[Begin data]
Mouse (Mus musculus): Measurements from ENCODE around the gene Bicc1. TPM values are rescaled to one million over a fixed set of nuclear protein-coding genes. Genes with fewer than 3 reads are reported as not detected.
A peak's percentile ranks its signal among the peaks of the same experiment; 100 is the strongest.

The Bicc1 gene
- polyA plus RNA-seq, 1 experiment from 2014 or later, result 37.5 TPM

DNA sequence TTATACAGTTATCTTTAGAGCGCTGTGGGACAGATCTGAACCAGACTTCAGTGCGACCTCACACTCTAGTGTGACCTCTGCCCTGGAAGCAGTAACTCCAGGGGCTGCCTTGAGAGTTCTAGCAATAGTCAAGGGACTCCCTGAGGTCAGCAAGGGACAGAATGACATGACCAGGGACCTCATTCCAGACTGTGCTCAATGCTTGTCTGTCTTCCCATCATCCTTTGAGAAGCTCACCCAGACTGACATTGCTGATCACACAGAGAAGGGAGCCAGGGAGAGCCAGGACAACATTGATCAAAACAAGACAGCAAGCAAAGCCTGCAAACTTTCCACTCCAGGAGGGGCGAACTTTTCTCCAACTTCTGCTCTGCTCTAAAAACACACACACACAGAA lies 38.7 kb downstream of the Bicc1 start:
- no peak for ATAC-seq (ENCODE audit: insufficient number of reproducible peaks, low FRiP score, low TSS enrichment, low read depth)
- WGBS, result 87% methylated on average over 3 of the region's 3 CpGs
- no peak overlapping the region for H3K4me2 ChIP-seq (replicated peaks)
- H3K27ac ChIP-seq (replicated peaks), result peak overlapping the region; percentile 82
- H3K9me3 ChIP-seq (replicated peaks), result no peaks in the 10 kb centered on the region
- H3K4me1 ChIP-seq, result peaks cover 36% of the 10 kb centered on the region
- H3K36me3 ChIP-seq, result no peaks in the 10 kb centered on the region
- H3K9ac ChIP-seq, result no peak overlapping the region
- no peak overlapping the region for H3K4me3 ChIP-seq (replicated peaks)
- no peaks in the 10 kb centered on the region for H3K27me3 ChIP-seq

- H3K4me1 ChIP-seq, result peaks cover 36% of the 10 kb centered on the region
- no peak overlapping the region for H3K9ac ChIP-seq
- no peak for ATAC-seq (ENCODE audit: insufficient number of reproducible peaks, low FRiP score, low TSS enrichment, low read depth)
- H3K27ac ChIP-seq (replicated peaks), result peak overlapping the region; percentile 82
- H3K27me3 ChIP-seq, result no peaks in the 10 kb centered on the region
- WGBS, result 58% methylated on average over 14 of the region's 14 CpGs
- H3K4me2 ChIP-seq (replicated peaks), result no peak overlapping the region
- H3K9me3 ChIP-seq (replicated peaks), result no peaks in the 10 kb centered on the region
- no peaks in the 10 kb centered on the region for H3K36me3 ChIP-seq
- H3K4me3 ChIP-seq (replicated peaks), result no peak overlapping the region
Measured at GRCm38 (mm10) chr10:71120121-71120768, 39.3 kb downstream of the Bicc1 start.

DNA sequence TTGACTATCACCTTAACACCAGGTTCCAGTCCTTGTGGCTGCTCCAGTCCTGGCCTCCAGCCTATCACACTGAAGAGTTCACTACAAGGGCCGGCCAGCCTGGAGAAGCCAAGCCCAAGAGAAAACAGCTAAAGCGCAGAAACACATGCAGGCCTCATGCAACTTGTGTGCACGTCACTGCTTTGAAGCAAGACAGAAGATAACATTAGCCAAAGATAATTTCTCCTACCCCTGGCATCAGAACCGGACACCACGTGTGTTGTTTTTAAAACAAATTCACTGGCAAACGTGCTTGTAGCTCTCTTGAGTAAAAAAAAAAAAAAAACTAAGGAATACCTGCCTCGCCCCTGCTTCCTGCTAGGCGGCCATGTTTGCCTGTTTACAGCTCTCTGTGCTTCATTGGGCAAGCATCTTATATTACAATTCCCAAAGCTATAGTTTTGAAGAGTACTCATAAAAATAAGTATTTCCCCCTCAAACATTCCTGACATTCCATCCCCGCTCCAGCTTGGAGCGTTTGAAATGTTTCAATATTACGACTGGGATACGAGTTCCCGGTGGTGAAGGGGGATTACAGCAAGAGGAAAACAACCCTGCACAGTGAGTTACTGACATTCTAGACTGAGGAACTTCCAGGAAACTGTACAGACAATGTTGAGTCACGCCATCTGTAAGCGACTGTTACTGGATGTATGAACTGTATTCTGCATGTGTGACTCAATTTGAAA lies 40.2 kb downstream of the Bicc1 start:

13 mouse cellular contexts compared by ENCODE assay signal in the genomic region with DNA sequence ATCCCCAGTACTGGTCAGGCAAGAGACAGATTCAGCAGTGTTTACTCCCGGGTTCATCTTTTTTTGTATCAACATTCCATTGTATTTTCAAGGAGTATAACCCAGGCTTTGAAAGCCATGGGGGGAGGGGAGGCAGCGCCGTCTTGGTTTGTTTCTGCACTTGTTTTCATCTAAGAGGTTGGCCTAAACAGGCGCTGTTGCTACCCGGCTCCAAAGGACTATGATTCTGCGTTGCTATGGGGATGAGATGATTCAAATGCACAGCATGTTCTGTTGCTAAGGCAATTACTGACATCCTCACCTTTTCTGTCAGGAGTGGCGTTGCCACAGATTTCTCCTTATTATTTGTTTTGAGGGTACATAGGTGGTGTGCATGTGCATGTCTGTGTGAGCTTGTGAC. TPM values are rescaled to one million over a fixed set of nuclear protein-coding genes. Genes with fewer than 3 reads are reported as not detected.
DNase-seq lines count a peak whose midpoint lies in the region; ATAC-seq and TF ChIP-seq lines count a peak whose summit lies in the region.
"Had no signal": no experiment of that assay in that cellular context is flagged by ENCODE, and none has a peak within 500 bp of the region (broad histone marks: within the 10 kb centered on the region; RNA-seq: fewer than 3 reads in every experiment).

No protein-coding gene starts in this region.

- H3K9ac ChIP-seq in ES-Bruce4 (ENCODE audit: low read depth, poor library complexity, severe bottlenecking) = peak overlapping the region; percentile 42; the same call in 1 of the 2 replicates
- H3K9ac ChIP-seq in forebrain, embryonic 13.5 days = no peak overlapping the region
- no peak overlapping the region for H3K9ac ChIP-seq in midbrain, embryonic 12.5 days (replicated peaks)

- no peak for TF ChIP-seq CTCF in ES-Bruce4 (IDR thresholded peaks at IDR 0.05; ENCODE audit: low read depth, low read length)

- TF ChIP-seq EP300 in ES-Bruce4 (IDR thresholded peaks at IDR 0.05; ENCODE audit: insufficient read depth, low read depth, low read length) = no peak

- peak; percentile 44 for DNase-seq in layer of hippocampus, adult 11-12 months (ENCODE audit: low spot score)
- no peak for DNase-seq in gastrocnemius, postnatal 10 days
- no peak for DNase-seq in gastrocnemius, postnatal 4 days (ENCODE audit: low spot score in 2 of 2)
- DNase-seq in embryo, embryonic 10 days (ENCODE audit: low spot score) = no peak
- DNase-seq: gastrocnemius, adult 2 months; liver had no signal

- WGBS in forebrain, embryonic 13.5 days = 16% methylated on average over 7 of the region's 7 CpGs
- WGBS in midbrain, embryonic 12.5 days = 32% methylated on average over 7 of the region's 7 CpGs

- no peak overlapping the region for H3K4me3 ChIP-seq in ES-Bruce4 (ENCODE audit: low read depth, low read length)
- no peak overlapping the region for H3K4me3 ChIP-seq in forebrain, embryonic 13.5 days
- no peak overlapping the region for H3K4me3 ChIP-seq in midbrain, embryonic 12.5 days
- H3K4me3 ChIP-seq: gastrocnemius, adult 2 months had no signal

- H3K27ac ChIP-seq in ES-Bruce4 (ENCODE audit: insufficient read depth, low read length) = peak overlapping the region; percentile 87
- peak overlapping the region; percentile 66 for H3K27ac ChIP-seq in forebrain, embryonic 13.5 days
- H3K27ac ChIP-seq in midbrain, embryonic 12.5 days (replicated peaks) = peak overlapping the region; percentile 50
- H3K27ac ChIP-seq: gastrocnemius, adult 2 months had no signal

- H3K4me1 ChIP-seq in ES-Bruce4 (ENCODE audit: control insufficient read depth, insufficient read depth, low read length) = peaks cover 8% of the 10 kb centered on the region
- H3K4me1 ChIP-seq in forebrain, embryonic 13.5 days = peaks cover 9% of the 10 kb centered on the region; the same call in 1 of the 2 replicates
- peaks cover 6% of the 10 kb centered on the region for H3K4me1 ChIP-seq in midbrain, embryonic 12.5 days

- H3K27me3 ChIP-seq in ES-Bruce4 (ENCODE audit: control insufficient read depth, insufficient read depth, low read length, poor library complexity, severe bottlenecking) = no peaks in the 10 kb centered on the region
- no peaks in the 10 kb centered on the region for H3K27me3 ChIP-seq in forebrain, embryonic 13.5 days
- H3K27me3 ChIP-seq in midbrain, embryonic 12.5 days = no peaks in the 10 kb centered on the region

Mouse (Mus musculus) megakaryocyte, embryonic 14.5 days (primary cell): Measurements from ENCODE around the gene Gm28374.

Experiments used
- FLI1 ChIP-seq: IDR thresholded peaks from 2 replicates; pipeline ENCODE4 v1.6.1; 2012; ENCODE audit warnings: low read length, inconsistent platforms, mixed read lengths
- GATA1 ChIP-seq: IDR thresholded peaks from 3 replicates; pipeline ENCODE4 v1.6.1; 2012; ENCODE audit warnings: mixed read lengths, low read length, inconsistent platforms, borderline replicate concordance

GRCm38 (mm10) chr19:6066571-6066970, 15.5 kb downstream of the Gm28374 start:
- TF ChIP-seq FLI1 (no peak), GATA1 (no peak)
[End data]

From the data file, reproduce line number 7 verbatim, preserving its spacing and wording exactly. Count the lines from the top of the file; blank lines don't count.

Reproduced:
- WGBS, result 87% methylated on average over 3 of the region's 3 CpGs